Theft of a Child’s Identity

Theft of a Child’s Identity

Child identity theft occurs when an identity thief uses a child’s personal identifying information for personal gain, such as obtaining credit, utilities, employment, or to avoid arrest and criminal prosecution. Children are often targeted because the crime is usually not detected until the child reaches adulthood and applies for credit, enabling the thief to use the information for many years.

Signs a Child’s Identity Has Been Compromised:

  • Your child begins to receive offers for credit cards, insurance, or other financial offers in his or her name, or receives notices from government agencies about earnings, taxes, benefits, or missed deadlines.
  • You attempt to open a bank account or financial account for your child and the application is denied for poor credit history.
  • A credit report already exists for the child.
  • A warrant for arrest has been issued in your child’s name.

Recovering From Child Identity Theft:

  • Follow the instructions in the links above to explain to the credit bureau that the report is associated with a minor and is the result of identity theft or error. The credit bureau should help you start the process of clearing your child’s credit records. For additional model request letters see the California Office of Privacy Protection, When Your Child’s Identity is Stolen.
  • Child identity theft involving employment or criminal records may not be identified in a credit report.  Visit Someone is Using my SSN for Employment and My Name Was Used Falsely In An Arrest for information on how to recover from this type of identity theft.
  • File a police report with local law enforcement. A victim needs a police report about the identity theft called an Identity Theft Report to exercise the right to have fraudulent information permanently removed from his or her credit report.  Visit, How to Use an Identity Theft Report.
  • Identity thieves in child identity theft cases are sometimes family members, which can make filing a police report more problematic. If filing a police report is a difficult issue in your family, visit  My Financial Information Has Been Stolen for more information on how to repair your child’s credit history by writing letters to the credit bureaus, creditors, and collection agencies without getting a police report about your child’s identity theft.  In the case of child identity theft, the goal is to prove that the child is a minor who cannot be held legally responsible for credit contracts.


For parents of victims: The FTC’s “Safeguarding Your Child’s Future – Child Identity Theft”  is a guide for parents of child identity theft victims. It includes to-do lists, contact information, blank forms and the Uniform Minor’s Status Declaration which can be used to correct problems resulting from child identity theft. An organization can also order free copies of the publication in bulk.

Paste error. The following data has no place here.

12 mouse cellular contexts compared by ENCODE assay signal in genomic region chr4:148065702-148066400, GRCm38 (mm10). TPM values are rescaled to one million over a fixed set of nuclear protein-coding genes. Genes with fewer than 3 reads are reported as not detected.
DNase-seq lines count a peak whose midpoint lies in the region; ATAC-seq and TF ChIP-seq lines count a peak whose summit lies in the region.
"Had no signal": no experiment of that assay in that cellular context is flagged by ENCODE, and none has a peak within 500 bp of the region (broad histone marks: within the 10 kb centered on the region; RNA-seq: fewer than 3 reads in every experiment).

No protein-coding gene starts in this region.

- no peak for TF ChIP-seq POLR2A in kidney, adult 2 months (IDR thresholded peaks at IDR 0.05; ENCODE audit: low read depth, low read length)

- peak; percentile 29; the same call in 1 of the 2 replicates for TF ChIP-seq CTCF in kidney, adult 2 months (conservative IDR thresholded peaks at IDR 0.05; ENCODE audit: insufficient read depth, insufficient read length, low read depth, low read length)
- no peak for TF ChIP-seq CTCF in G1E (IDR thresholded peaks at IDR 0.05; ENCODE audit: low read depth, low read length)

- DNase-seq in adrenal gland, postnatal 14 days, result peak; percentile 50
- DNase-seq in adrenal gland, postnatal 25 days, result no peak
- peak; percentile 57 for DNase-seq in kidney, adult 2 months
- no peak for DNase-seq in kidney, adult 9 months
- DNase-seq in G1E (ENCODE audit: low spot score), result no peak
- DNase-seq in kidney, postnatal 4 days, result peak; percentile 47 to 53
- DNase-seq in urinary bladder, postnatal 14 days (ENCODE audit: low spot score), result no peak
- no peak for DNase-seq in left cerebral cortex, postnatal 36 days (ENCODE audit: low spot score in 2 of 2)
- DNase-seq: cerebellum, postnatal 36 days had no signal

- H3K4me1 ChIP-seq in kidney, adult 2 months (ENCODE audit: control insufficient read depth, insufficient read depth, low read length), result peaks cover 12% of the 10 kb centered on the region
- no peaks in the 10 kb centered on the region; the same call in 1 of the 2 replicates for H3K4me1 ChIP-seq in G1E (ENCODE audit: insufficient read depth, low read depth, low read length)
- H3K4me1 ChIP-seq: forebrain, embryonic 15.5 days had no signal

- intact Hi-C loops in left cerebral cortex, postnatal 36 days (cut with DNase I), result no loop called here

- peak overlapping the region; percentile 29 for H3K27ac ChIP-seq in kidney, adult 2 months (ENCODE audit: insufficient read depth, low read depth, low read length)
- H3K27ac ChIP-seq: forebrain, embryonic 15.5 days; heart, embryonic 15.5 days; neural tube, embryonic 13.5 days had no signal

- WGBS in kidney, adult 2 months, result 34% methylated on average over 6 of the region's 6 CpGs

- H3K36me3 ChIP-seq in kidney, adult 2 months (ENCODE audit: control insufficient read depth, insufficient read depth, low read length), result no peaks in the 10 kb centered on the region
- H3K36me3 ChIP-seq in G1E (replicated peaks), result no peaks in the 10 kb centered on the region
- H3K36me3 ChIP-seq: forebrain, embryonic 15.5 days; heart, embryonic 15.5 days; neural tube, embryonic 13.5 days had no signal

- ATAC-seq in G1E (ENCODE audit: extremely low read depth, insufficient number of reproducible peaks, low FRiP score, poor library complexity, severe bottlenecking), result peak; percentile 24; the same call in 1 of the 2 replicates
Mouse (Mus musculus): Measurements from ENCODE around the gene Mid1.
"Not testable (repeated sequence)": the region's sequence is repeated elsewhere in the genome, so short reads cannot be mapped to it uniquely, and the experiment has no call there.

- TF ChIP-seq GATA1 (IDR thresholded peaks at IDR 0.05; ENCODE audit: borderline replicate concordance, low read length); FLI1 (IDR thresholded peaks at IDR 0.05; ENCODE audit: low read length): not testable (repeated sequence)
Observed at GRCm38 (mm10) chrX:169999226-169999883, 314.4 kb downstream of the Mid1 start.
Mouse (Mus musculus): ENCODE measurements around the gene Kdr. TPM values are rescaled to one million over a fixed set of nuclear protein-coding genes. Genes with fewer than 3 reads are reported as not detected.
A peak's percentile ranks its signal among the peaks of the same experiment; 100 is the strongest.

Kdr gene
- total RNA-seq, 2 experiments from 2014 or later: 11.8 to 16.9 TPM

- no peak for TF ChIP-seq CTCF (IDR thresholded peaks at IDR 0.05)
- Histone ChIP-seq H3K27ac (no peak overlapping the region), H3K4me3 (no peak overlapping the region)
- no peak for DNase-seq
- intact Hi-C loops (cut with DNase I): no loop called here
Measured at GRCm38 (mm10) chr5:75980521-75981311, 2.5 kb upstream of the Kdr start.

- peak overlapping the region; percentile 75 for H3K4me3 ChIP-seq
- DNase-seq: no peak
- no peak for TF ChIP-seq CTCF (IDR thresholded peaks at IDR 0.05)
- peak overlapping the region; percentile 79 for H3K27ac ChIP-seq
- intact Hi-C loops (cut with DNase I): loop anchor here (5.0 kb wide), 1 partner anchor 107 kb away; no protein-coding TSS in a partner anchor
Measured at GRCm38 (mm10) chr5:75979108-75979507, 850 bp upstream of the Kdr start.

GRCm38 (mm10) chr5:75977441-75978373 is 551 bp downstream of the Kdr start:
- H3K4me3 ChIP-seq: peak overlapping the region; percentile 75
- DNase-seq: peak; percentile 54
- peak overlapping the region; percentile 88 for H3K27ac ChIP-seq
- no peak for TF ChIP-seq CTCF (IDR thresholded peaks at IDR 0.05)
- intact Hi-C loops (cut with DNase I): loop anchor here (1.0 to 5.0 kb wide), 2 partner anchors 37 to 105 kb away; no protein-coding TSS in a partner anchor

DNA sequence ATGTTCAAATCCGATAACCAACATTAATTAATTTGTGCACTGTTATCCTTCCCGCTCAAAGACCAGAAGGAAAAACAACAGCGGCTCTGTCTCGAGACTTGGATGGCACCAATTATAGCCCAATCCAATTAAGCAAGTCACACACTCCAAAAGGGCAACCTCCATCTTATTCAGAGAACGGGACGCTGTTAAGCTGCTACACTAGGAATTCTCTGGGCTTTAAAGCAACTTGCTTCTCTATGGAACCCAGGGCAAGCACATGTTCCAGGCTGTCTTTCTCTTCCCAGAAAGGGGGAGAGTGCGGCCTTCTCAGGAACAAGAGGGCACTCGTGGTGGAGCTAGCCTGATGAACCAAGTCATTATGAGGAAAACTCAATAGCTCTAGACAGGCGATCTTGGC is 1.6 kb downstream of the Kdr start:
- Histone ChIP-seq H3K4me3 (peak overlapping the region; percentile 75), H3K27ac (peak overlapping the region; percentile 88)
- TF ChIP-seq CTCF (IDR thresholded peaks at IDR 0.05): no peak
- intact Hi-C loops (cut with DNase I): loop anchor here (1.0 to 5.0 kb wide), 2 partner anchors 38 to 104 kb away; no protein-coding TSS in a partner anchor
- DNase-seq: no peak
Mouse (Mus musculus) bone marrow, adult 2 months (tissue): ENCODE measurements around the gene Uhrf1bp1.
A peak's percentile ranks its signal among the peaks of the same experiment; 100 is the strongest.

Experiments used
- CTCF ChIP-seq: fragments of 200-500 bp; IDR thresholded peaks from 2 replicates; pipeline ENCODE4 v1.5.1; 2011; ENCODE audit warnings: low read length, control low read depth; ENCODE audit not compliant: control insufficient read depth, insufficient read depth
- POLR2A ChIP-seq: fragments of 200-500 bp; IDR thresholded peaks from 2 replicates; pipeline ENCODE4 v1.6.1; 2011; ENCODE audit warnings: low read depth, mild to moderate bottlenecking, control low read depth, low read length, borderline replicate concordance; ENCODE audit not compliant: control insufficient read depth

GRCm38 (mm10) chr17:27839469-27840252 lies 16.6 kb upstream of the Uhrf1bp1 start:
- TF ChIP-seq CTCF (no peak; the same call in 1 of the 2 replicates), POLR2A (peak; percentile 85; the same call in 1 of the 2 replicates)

For helping professionals: The FTC and the Office for Victims of Crime (OVC) held a forum to discuss child identity theft. Government, business, non-profit, legal service providers, and victim advocates explored the nature of child identity theft, including foster care identity theft and identity theft within families, with the goal of advising parents and victims on how to prevent the crime and how to resolve child identity theft problems. Watch the webcast of Stolen Futures: A Forum on Child Identity Theft.

For foster children: Youth in the foster care system transitioning to adulthood may face a steep climb to overcome problematic family histories, graduate from high school, and learn to obtain financial security as they age out of the system. Imagine this burden multiplied when a young person discovers that her identity has been stolen by a family member, stranger, or even a trusted foster care worker. For more information on how to help children in the foster care system listen to the webinar entitled Identity Theft & Children in Foster Care. Also, the FTC released a guide on protecting foster children’s identities. The overarching goals of the guide are youth empowerment: using this opportunity to help young people understand what credit is, why it’s important to their future financial stability, and how bad credit can derail their goals. It also gives adults some tools to help kids if their identity has been stolen, particularly because the effects can be both financial and emotional.

Protecting Children’s Information at School: For more information on how to protect your child’s identity and an explanation of your rights under the federal Family Educational Rights Privacy Act, visit Protecting Your Child’s Personal Information at School available from the Federal Trade Commission.